The government subsequently ordered an investigation into the alleged abuse of the detainees, which took the form of closed disciplinary hearings at the RBDF base at Coral Harbour. Three independent observers – retired Justice Cheryl Albury, former RBDF Commander Leon Smith and Bahamas Christian Council President Rev Dr Ranford Patterson were subsequently appointed by the government to sit in on the hearings.
Then, after more than three years after the disciplinary hearings were launched, attorney for the five marines Wayne Munroe revealed earlier this month that the marines had been cleared of the charges, and that the marines were found to have used force not outside of what was appropriate under the circumstances.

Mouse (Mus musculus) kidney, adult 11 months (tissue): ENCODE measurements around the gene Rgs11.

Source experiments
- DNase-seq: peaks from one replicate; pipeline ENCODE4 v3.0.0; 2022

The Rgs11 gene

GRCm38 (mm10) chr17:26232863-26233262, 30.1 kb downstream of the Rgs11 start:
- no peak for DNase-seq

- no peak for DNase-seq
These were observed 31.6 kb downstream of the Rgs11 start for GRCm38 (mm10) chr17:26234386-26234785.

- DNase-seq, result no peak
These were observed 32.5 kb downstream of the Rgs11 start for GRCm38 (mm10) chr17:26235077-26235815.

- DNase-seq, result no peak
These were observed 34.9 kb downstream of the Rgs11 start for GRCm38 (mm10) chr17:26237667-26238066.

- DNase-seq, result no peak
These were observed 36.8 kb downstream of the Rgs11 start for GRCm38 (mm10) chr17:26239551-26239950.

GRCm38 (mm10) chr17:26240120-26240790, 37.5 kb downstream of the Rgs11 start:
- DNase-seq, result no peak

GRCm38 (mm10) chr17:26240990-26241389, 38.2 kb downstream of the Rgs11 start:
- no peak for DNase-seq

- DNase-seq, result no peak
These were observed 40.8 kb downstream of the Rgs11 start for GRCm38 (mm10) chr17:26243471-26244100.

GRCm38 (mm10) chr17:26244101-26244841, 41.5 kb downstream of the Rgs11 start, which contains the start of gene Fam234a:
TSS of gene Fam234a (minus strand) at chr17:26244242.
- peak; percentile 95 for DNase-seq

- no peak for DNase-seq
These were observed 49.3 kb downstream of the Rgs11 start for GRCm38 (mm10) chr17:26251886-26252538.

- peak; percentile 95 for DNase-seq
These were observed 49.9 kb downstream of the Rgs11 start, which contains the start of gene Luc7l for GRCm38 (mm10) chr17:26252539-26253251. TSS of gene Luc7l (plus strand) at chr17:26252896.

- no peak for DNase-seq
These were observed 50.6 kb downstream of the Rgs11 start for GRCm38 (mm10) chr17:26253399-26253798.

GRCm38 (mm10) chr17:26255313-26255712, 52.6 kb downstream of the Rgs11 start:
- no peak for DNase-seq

“During all that none of us got promoted,” the marine told The Tribune. “We were all eligible for promotion. We didn’t get promoted at all. We watched junior persons skip us, and senior persons told us we can’t get promoted because of that Cuban thing. We all got removed from the detention centre, we can no longer work there. What else can I say?
“I honestly couldn’t care less about how people treat me, but when you see you’re being victimised for something you didn’t do, you kind of wonder where is the innocent until proven guilty thing. Even though we won the case, but when you’re still being treated by the (RBDF) command as if you’re guilty anyway…